For better or for worse, the bonding experience among many of today’s teens is video games.
As the parent of a teenage son, I have many opportunities to “transport” my son from one activity to another. On one of those occasions, I was taking my son and some of his friends home after a night of video games.
Of course, the conversation in the car quickly turned into “games.” I found myself eavesdropping on what turned out to be thought-provoking gossip, which started when one of the guys said:
“Do you know what John (not his name) told me he did? He got so mad the other day playing who threw his controller across the room. “
(Note: For the uninitiated, games are controlled via portable plastic “controllers.” The “controller” buttons and knobs control the action on the TV screen. The discussion continued with a startled reaction … )
“Are you kidding!”
“Yeah. He said it fell apart. He said it wasn’t a big deal.”
Now a game controller is a valuable item – the words “no big deal” hung in the air. There was an incredulous silence in the car.
My son’s friend continued the story: “Yes. He didn’t care. He said there was a new controller only fifty dollars.“
Then all the boys laughed, shaking their heads at the “it’s only fifty dollars” comment.
Like dad, I was happy to hear the shocked silence. I was even more glad to hear the laughter. Obviously, John had a sense of entitlement that these guys obviously didn’t share.
But this raises an important question: as parents, how do we teach children about money? How to put money in perspective? How about teaching the virtues and dangers of debt?
Although I’m still trying, and far from perfect, here are some suggestions:
- Give an allowance. I can’t think of a better way to train your kids to budget than by giving them an allowance. By providing funds, you can encourage them to save for whatever they want. In fact, the true purpose of giving an allowance is never to transfer wealth, but to encourage savings and budgeting.
- Target do not give away the store. My community has many wealthy families. When I sometimes pick up my kids from the local high school, I often see some of their wealthy classmates roaring out of the student parking lot in BMWs, Mercedes, and other expensive vehicles. Pouring large sums of discretionary funds into a teenager’s pocket is absurd. It also teaches a bad lesson.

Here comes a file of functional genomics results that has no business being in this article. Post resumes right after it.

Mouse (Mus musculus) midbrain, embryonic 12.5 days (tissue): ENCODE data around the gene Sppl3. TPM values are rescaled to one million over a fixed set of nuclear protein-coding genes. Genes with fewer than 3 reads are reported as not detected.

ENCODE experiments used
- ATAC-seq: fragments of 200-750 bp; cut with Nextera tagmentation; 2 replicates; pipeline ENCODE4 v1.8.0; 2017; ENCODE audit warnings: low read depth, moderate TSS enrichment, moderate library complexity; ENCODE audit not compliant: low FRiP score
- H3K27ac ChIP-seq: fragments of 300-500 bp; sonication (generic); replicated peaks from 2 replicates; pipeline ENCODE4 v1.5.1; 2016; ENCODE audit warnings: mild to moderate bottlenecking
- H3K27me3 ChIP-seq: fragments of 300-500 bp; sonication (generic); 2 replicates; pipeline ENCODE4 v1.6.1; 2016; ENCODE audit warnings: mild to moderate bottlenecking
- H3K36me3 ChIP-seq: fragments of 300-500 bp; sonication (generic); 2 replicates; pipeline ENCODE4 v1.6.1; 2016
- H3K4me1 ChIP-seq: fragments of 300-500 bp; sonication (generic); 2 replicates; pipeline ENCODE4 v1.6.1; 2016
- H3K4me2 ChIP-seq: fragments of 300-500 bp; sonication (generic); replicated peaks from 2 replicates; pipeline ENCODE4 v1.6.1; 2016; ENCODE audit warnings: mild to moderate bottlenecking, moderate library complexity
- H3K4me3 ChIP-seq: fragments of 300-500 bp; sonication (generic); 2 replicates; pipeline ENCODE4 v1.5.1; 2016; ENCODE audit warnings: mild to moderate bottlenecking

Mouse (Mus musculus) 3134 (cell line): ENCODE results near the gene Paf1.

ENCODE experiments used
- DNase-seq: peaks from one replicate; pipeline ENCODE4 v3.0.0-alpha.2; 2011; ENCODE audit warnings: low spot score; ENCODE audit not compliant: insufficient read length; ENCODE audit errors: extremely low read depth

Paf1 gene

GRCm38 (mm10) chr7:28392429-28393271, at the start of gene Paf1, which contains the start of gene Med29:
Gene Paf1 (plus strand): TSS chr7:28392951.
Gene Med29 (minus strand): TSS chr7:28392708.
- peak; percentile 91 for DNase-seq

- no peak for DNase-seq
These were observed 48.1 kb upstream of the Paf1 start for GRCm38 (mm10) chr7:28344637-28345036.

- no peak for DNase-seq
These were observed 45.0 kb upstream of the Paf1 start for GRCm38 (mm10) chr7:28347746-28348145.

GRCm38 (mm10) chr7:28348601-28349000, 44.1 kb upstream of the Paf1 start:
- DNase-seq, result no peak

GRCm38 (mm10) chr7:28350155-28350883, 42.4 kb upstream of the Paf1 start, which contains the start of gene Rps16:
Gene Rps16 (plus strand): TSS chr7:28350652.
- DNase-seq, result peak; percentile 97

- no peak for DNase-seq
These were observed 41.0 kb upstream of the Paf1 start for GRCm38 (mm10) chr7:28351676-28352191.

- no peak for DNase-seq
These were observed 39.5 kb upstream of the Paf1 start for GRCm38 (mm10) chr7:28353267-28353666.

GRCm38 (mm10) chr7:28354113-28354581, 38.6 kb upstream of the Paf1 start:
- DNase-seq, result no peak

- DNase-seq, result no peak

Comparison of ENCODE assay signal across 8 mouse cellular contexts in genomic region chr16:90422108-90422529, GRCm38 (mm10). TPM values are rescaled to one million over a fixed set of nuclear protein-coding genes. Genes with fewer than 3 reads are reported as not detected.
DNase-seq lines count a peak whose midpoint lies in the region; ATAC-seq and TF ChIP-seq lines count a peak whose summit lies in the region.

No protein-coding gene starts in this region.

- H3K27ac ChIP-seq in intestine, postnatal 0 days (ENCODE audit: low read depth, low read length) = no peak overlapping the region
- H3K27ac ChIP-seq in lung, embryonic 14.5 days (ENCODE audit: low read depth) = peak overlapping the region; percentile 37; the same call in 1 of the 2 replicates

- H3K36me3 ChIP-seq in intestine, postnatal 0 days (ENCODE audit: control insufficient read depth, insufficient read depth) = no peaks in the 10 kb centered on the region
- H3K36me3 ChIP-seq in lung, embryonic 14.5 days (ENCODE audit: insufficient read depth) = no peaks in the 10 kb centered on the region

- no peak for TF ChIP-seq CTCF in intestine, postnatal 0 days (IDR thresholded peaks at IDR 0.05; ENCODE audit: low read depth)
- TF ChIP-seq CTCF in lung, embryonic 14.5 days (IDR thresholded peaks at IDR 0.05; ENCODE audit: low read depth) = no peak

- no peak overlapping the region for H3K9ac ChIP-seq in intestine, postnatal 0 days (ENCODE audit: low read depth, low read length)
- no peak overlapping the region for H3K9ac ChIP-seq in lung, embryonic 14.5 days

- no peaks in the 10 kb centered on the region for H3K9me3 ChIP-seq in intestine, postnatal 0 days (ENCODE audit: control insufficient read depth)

- Coordinate with your spouse. As much as possible, coordinate money-related matters with your spouse. Sending mixed messages or undermining each other defeats important lessons about savings and debt. However, keep in mind: Because spouses often marry with very different (and sometimes distorted) attitudes about credit and savings, absolute coordination is not always possible. As with all parenting issues, sometimes you just have to do the best you can under the circumstances.
- Upon entering your child’s college, earn a Low limit credit card for him or her. This may seem like a contradiction, but it is not! Debt is part of modern adult life. Experiencing debt is a great way to learn how to use it. Also, don’t forget to open a checking account.
- Attend a house of worship with your child. This may seem like a “left camp” suggestion, one that my atheist and agnostic friends would disagree with. However, relying solely on material things often creates (unsurprisingly) a … materialistic! Reminding your children that life is so much more than “things” is the best lesson you can teach – ever.
- Encourage your child to donate to charity. There is always someone else in need, which is an important lesson in itself.
As in all cases, parenting is a random proposition. However, using these important lessons should help foster lifelong attitudes and habits on the part of your children.
Someday, they might even thank you.